Table 4.--Price Indexes for Computers: Average Annual Rates of Decline, 1994:1V to 1998:1V

NIPA Private fixed investment: Traditional Hedonic

 Computers and peripheral equipment ... -23.7
 Personal computers ... -32.5
Aizcorbe et al. (1):
 Desktop personal computers -30.6 -31.0
 Notebook computers -24.6 -26.3
 Weighted average(2) -29.1 -29.8

(1) Source: Aizcorbe et al. 2000.

(2) Weights are 0.75 for desktops, 0.25 for notebooks.

Software prices

BEA uses a hedonic price index (as well as a matched-model index) in the estimation of real prepackaged software investment for 1985-93, but this index declines more slowly than BEA's computer price index, and its impact is largely offset by BEA's use of cost-based estimates in constructing the price indexes for the other two components of software-custom software and own-account software (charts 1 and 2). BEA's price index for custom software is a weighted average of the prepackaged-software index and a cost-based price index; the price index for own-account software is a pure cost-based index. (A paper describing BEA's methodology for software is on BEA's Web site at <>.) By construction, BEA's cost-based indexes assume roughly zero growth in multifactor productivity A number of observers have questioned this conservative methodology, but until BEA is able to obtain better indexes, the contribution of software investment to real GDP growth is likely to be little different than its contribution to current-dollar GDP growth, so the net impact of hedonics on software prices is minimal.

[Charts 1-2 OMITTED]

Other factors

Although much attention has recently been focused on whether real GDP growth in the latter half of the 1990's has been overstated as a result of the use of hedonic-based price estimates for computers and peripherals and for computer software, there are other reasons to suspect that growth--especially that related to high-tech innovations--has been understated. First, a number of the industries that are heavy users of the new information technology, such as education and certain financial services, are deflated using cost-based indexes or by input and partial output extrapolators. As noted above, if nominal output is deflated by total cost indexes, there is roughly zero multifactor productivity growth, or if real output is extrapolated by labor inputs, there is no labor productivity growth (and if capital inputs grow faster than labor inputs, there is negative multifactor productivity growth). Recently, BEA replaced its input extrapolation for banking services with a new BLS banking services index; this replacement raised real GDP growth rates in recent years by an average of 0.05 percentage point. If similar indexes were introduced into the remaining 20 percent of GDP that is still estimated using cost and input-based indexes, real GDP growth might be revised up substantially.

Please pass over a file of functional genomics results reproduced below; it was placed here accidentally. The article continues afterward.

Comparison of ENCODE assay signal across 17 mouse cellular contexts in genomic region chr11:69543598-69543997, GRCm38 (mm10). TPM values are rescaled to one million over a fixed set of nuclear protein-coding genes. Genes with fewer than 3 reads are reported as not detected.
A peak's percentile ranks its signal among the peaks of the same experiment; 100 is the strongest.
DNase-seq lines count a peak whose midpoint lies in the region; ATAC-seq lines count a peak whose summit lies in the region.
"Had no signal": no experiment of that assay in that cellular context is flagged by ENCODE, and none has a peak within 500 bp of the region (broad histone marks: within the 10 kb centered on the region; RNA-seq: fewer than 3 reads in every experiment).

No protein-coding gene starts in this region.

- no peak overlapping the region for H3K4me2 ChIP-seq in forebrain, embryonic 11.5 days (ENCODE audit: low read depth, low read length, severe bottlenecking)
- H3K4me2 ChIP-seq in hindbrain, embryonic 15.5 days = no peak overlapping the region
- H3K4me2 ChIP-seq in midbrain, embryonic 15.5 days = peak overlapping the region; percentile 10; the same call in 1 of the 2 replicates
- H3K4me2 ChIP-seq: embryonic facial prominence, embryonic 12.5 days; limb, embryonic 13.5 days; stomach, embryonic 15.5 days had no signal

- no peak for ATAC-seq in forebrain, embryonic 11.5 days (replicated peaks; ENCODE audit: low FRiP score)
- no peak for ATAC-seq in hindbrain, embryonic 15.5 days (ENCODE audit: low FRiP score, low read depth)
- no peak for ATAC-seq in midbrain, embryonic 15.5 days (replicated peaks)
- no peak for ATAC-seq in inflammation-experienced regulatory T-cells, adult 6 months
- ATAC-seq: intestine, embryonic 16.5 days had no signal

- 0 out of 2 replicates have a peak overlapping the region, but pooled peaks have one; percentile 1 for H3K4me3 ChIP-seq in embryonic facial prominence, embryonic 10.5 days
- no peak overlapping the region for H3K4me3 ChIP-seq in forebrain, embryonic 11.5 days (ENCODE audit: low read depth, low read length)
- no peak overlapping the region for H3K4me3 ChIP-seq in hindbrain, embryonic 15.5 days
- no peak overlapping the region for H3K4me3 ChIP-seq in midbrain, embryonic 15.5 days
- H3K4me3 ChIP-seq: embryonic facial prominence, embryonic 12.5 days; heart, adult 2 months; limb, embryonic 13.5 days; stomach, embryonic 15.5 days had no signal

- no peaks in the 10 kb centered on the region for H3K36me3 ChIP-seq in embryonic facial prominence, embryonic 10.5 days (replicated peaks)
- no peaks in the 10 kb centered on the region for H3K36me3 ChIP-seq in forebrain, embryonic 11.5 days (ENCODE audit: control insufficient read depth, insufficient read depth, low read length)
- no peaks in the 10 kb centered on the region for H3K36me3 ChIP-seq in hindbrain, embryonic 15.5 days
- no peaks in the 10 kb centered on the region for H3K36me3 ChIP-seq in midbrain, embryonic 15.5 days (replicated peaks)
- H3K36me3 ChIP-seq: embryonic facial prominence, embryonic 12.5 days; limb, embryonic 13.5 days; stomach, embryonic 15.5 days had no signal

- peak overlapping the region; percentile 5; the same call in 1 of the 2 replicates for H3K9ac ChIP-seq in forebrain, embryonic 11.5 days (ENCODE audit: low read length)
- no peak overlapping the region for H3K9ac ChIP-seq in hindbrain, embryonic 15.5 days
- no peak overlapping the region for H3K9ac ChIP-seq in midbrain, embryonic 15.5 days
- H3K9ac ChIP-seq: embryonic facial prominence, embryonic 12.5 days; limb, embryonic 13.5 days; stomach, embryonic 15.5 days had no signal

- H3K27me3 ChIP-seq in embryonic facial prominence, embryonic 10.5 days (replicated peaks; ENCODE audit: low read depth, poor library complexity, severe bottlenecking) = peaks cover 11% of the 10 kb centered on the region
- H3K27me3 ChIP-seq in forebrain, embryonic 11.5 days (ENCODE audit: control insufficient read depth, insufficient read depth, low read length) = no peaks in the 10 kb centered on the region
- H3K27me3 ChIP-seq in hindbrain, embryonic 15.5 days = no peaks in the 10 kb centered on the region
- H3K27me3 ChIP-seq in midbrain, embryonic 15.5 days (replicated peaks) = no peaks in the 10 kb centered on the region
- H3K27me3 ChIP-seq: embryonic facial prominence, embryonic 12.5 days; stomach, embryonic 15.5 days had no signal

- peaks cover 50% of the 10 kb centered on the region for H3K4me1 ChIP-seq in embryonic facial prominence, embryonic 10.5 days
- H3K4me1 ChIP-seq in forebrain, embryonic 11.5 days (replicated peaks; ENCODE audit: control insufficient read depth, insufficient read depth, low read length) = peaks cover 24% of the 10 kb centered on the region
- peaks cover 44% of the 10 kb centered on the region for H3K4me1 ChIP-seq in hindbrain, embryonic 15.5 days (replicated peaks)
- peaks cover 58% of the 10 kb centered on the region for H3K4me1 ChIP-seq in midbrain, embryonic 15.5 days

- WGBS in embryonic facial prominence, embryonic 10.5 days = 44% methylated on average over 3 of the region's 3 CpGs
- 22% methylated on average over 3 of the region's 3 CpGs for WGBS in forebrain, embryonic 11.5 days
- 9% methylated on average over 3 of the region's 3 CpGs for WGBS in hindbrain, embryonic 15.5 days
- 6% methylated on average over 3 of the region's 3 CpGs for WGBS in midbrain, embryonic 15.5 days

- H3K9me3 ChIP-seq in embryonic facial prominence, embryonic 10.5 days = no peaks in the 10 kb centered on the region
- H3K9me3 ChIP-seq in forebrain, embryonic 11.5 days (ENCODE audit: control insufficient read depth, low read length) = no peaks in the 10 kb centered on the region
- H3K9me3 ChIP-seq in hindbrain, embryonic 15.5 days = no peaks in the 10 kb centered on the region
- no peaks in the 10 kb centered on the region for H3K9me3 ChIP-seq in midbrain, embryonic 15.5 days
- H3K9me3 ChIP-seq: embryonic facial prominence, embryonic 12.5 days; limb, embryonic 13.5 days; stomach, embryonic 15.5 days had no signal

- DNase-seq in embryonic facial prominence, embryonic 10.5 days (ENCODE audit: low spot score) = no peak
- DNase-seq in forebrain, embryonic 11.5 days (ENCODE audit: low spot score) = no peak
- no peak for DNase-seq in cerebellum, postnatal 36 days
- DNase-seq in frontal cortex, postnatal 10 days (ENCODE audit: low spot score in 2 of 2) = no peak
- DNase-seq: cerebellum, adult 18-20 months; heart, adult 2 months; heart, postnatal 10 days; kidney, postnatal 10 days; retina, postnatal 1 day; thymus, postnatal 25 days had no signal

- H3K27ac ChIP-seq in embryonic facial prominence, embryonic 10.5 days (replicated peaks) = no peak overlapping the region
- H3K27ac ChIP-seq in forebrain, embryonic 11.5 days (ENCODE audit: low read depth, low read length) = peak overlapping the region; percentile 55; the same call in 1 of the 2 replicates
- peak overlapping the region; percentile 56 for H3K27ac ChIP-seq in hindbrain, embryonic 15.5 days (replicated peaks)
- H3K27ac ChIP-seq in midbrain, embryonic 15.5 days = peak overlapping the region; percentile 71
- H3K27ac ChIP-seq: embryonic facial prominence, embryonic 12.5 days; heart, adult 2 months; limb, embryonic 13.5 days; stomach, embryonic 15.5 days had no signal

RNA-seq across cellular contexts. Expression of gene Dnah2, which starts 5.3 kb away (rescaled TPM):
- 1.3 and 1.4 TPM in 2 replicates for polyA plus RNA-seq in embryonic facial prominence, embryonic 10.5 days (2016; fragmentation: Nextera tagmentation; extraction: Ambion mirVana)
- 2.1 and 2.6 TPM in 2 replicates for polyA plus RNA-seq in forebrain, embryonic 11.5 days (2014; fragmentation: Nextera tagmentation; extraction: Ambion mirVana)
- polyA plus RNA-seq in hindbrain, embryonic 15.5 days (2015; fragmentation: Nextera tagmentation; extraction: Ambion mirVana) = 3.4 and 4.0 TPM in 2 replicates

(1.) In practice, statistical agencies employ a mix of hedonic and matched-model techniques to produce hedonic estimates. For example, BLS uses the results from hedonic regressions to adjust for quality differences between the prices of models going out of production and the prices of new models replacing them in the sample. The results from the monthly price surveys are then used to produce the relevant producer price and consumer price indexes.

(2.) BEA now uses detailed BLS price indexes for computers, peripherals, parts and for some types of software; these indexes are aggregated using BEA chain weights to produce chain-type price indexes.

(3.) The contribution of final sales of computers and software--which also includes personal consumption expenditures, exports, imports, and government--was also 0.7 percent, as imports largely offset the other components.

(4.) The chain-type indexes that BEA uses are described in the price index literature as Fisher Ideal indexes. These indexes, which are the geometric means of Paasche and Laspeyres chain-type indexes, have the characteristic of minimizing substitution bias, which the Paasche and Laspeyres indexes do not. For a more complete discussion, see Parker and Triplett (1996).

(5.) Laspeyres indexes are price indexes that use past-period weights to measure changes in relative prices, whereas Paasche indexes are price indexes that use current-period weights. For a description of these indexes and other indexes, see Jack T. Triplett (1992).